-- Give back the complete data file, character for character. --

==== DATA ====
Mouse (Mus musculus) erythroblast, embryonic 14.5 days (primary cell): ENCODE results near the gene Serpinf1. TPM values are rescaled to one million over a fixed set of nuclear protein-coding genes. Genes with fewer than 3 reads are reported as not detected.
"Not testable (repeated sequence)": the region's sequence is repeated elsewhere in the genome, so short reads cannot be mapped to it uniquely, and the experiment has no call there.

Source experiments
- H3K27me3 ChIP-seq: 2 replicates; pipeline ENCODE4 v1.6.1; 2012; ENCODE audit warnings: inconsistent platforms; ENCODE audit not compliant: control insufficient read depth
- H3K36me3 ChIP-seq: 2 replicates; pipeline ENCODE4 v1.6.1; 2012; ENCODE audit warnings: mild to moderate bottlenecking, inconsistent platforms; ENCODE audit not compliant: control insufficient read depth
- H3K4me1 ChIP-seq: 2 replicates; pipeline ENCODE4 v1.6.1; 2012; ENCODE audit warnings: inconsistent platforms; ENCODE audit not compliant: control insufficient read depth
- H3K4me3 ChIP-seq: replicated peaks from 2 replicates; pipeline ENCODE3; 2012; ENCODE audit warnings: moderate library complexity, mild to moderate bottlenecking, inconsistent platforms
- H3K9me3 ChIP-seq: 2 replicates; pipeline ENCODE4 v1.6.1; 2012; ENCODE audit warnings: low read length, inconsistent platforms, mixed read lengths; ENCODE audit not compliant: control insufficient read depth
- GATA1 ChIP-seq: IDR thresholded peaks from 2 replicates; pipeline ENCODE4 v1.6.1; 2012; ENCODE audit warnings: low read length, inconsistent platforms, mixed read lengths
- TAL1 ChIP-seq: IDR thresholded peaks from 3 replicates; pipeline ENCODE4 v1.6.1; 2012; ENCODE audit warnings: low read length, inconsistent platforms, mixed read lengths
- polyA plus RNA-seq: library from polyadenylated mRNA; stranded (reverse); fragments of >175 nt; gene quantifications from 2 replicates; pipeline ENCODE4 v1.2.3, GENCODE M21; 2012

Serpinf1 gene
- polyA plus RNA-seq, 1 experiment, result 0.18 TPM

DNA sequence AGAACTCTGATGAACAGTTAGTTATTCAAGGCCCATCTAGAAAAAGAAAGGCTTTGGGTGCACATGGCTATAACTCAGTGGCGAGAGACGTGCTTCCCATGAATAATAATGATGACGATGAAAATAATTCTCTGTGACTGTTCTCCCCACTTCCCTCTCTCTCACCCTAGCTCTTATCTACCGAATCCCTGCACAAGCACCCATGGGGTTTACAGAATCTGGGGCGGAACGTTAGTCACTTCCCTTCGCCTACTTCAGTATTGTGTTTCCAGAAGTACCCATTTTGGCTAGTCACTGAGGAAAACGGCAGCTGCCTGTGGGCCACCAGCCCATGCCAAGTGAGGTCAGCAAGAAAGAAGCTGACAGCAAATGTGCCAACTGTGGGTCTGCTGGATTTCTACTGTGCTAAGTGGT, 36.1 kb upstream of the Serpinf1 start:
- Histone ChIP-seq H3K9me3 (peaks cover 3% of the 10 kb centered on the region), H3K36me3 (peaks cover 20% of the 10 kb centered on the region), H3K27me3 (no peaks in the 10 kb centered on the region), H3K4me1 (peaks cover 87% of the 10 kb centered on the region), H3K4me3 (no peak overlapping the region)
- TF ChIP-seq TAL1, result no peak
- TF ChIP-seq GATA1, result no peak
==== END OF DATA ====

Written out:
Mouse (Mus musculus) erythroblast, embryonic 14.5 days (primary cell): ENCODE results near the gene Serpinf1. TPM values are rescaled to one million over a fixed set of nuclear protein-coding genes. Genes with fewer than 3 reads are reported as not detected.
"Not testable (repeated sequence)": the region's sequence is repeated elsewhere in the genome, so short reads cannot be mapped to it uniquely, and the experiment has no call there.

Source experiments
- H3K27me3 ChIP-seq: 2 replicates; pipeline ENCODE4 v1.6.1; 2012; ENCODE audit warnings: inconsistent platforms; ENCODE audit not compliant: control insufficient read depth
- H3K36me3 ChIP-seq: 2 replicates; pipeline ENCODE4 v1.6.1; 2012; ENCODE audit warnings: mild to moderate bottlenecking, inconsistent platforms; ENCODE audit not compliant: control insufficient read depth
- H3K4me1 ChIP-seq: 2 replicates; pipeline ENCODE4 v1.6.1; 2012; ENCODE audit warnings: inconsistent platforms; ENCODE audit not compliant: control insufficient read depth
- H3K4me3 ChIP-seq: replicated peaks from 2 replicates; pipeline ENCODE3; 2012; ENCODE audit warnings: moderate library complexity, mild to moderate bottlenecking, inconsistent platforms
- H3K9me3 ChIP-seq: 2 replicates; pipeline ENCODE4 v1.6.1; 2012; ENCODE audit warnings: low read length, inconsistent platforms, mixed read lengths; ENCODE audit not compliant: control insufficient read depth
- GATA1 ChIP-seq: IDR thresholded peaks from 2 replicates; pipeline ENCODE4 v1.6.1; 2012; ENCODE audit warnings: low read length, inconsistent platforms, mixed read lengths
- TAL1 ChIP-seq: IDR thresholded peaks from 3 replicates; pipeline ENCODE4 v1.6.1; 2012; ENCODE audit warnings: low read length, inconsistent platforms, mixed read lengths
- polyA plus RNA-seq: library from polyadenylated mRNA; stranded (reverse); fragments of >175 nt; gene quantifications from 2 replicates; pipeline ENCODE4 v1.2.3, GENCODE M21; 2012

Serpinf1 gene
- polyA plus RNA-seq, 1 experiment, result 0.18 TPM

DNA sequence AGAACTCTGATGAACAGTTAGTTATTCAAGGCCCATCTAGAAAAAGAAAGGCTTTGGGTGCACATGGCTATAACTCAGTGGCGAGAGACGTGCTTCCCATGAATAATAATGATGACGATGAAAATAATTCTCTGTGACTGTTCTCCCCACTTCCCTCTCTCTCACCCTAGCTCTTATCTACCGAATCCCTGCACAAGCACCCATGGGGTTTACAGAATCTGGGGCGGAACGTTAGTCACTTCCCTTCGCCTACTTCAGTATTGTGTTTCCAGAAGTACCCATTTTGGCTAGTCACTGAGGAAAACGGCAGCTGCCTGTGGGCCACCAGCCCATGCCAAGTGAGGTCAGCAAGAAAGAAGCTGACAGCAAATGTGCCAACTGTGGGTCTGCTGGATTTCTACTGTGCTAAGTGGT, 36.1 kb upstream of the Serpinf1 start:
- Histone ChIP-seq H3K9me3 (peaks cover 3% of the 10 kb centered on the region), H3K36me3 (peaks cover 20% of the 10 kb centered on the region), H3K27me3 (no peaks in the 10 kb centered on the region), H3K4me1 (peaks cover 87% of the 10 kb centered on the region), H3K4me3 (no peak overlapping the region)
- TF ChIP-seq TAL1, result no peak
- TF ChIP-seq GATA1, result no peak